According to a recent report, a team of US researchers, known for their groundbreaking 2017 experiment involving artificial wombs, is now in the process of seeking approval from the Food and Drug Administration (FDA) to conduct human trials. The proposed trials would involve a system designed to replicate the conditions of a natural womb and have the potential to significantly reduce mortality and disabilities in extremely premature infants, as highlighted in Nature.
Preterm birth, the leading cause of death and disability in children under five, affects a staggering 13.4 million infants globally as of 2020.
In their 2017 experiment at the Children‘s Hospital of Philadelphia (CHOP) in Pennsylvania, scientists successfully sustained a developing lamb for 28 days in a sterilized container filled with fluid. The lamb received essential nourishment, amniotic fluid, medication, and oxygen through specialized tubes connected to umbilical cord tissue. The experiment demonstrated positive growth in the lamb’s lung, gastrointestinal tract, and brain development.
CHOP research team seeks approval for inaugural human clinical trials
The CHOP research team, now working under the banner of a start-up called Vitara Biomedical in Philadelphia, is seeking approval for the inaugural human clinical trials of their innovative device, known as the “Extra-uterine Environment for Newborn Development” (EXTEND). It’s important to note that this technology is not intended to support the entire developmental journey from conception to birth but rather aims to simulate certain aspects of a natural womb, ultimately enhancing survival rates and improving outcomes for extremely premature infants.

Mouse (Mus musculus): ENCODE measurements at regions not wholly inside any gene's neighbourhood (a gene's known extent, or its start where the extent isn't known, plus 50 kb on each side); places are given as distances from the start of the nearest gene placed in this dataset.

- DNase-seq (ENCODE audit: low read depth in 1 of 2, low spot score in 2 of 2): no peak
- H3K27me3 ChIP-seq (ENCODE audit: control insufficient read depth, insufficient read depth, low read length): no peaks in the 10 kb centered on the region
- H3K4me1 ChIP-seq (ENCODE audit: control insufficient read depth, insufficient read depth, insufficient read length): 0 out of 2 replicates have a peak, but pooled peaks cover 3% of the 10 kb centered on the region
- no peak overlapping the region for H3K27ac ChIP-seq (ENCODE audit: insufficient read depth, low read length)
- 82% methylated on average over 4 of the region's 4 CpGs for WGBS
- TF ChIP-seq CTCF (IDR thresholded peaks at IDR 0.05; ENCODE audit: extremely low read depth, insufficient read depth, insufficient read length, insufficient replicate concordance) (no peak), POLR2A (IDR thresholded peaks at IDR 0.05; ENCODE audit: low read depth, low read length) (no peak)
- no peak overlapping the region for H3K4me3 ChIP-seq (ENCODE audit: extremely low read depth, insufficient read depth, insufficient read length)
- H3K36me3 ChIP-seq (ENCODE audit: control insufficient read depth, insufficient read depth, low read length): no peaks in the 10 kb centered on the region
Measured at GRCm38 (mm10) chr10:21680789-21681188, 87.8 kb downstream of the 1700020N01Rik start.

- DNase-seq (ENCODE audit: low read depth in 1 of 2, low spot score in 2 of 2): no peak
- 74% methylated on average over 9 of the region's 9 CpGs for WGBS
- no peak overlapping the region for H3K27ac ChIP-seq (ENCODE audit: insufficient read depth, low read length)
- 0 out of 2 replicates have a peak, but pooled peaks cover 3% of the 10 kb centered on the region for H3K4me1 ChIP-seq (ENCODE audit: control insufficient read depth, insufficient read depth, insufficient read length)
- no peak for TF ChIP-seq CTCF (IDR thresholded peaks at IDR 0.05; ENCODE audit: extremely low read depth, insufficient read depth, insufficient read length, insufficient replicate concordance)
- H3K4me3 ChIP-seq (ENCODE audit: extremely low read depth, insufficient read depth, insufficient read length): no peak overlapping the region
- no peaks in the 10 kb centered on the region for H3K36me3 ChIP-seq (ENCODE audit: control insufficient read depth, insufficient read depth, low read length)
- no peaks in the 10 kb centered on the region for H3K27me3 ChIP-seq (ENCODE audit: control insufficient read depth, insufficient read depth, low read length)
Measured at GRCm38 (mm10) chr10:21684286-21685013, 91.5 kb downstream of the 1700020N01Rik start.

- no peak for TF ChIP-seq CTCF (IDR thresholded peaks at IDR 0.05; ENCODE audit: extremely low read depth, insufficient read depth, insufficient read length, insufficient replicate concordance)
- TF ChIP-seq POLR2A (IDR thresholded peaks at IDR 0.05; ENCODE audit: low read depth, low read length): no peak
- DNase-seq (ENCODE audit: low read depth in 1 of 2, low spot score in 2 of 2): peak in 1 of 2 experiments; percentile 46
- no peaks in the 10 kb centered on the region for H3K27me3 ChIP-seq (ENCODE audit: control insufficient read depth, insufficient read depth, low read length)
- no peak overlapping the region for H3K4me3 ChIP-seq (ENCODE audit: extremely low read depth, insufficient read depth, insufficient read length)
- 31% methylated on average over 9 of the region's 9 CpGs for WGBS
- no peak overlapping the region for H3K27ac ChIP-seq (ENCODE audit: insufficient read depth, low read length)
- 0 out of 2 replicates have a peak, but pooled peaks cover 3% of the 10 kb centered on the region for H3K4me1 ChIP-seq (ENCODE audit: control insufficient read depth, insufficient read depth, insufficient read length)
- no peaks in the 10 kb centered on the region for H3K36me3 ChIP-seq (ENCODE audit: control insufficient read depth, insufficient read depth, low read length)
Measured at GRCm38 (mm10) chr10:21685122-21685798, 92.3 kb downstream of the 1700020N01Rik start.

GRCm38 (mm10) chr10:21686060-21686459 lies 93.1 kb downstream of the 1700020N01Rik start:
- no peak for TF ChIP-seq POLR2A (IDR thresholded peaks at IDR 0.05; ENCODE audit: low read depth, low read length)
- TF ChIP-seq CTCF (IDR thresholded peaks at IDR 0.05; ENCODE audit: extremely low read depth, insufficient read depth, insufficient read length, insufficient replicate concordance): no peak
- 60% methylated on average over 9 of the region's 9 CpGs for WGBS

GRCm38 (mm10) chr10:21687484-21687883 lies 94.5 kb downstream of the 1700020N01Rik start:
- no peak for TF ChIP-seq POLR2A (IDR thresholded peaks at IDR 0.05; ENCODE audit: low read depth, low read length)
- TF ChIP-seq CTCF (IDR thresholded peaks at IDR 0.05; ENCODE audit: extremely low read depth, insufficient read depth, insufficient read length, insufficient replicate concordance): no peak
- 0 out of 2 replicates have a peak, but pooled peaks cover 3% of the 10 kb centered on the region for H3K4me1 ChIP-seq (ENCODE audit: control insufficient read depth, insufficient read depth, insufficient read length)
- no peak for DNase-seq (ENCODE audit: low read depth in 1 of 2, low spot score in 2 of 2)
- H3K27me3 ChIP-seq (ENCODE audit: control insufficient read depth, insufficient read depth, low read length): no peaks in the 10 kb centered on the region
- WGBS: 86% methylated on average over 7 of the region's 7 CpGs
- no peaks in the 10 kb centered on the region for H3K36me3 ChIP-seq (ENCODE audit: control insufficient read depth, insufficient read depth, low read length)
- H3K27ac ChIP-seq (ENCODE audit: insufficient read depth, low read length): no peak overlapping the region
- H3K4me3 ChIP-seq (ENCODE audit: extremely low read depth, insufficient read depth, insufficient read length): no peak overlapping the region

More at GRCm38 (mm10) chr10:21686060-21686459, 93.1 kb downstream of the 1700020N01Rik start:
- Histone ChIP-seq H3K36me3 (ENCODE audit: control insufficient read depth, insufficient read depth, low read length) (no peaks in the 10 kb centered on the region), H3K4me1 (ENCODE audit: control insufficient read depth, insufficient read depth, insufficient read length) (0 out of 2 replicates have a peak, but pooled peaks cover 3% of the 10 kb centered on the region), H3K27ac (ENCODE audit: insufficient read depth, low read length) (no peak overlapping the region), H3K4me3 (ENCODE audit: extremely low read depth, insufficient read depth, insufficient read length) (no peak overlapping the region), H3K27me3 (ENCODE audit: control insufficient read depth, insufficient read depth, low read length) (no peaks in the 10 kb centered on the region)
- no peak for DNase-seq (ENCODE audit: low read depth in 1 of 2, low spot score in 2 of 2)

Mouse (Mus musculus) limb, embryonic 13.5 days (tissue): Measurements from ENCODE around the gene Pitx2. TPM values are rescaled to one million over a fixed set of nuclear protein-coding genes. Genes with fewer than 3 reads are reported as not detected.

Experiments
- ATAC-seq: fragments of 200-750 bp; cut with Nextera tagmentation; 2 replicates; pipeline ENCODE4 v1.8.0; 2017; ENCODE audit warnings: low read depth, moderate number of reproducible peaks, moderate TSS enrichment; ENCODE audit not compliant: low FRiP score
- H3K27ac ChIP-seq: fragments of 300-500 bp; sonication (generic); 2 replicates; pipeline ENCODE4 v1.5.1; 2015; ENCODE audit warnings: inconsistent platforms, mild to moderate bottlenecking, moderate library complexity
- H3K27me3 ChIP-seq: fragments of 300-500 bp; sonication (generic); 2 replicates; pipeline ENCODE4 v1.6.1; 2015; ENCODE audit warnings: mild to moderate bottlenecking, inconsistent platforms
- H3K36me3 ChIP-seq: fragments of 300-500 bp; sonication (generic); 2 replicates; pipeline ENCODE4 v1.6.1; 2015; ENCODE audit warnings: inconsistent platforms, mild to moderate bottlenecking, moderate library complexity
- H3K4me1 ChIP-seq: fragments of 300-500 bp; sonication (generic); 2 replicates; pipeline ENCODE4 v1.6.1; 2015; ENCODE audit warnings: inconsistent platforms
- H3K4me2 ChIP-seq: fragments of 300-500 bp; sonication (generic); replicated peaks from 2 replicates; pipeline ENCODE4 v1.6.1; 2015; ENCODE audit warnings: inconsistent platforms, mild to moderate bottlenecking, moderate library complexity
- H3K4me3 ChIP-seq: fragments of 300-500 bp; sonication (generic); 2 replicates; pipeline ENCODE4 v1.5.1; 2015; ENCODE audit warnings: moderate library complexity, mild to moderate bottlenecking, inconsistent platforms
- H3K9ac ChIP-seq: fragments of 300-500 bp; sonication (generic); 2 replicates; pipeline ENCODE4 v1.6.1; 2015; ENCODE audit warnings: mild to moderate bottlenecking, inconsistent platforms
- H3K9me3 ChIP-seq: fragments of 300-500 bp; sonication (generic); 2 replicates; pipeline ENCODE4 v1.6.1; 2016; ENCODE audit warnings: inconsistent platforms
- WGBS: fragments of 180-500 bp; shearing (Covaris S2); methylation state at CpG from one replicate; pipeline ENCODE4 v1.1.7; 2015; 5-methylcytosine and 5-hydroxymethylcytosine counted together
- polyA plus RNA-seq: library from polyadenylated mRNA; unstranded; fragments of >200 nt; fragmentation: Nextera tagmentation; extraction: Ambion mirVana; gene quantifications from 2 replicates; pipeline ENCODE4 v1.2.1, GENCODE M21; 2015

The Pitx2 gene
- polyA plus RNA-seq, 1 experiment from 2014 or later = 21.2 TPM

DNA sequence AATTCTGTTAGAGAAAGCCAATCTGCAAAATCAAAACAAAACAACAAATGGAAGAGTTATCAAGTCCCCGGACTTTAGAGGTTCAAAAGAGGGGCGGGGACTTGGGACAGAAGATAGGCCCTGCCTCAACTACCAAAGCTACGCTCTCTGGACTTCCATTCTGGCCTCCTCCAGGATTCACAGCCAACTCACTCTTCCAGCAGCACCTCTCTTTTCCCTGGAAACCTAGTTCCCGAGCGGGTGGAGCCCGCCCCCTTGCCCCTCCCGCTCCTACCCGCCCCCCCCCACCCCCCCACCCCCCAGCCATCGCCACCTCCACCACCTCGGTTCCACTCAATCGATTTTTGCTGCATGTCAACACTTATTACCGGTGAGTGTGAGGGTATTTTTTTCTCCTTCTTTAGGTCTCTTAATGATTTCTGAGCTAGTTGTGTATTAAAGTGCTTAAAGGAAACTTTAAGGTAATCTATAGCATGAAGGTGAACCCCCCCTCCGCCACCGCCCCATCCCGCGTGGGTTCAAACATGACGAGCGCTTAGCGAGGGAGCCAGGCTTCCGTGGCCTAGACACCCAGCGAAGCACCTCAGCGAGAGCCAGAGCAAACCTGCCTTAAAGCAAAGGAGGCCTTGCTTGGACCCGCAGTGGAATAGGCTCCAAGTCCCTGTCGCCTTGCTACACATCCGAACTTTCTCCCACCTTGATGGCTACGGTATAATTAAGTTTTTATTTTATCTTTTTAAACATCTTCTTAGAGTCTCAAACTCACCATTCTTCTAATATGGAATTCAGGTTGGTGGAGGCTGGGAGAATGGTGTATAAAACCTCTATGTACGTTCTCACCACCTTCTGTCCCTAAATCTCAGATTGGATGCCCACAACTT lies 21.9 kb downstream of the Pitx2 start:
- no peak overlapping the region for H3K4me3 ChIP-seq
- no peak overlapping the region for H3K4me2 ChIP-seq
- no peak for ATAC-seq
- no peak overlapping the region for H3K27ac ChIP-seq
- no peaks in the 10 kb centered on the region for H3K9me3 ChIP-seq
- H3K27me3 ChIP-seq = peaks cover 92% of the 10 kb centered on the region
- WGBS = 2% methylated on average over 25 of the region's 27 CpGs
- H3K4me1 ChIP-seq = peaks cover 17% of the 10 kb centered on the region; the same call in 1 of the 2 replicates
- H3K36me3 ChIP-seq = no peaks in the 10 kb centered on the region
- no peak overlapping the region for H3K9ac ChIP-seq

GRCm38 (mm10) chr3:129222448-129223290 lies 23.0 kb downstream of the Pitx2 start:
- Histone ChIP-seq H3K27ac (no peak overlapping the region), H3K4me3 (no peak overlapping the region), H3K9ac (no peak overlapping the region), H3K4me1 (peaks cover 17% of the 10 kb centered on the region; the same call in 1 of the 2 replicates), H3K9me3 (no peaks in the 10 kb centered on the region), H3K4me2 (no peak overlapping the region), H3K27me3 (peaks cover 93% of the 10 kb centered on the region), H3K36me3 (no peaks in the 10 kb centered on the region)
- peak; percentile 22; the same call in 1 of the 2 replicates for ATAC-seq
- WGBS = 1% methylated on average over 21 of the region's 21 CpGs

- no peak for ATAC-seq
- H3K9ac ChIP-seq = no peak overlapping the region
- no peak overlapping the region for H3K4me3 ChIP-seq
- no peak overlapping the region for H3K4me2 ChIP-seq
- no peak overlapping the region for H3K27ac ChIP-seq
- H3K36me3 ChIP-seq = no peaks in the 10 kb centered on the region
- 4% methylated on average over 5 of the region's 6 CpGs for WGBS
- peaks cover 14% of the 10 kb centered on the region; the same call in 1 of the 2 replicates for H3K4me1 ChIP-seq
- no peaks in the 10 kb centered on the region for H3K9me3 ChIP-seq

Alan Flake, a fetal surgeon at CHOP leading the initiative, expressed optimism in a 2017 video, stating, “If it’s as successful as we think it can be, ultimately, the majority of pregnancies predicted to be at-risk for extreme prematurity could be delivered early onto our system rather than being prematurely placed on a ventilator.”
The FDA is currently convening a meeting of independent advisers to deliberate regulatory and ethical considerations and discuss the potential framework for human trials involving this groundbreaking technology.
“This is undoubtedly an exciting step, and it’s been a long time in the making,” remarked Kelly Werner, a bioethicist and neonatologist at Columbia University Medical Center in New York City. She added, “Clinicians who work with premature babies will be closely following this meeting.”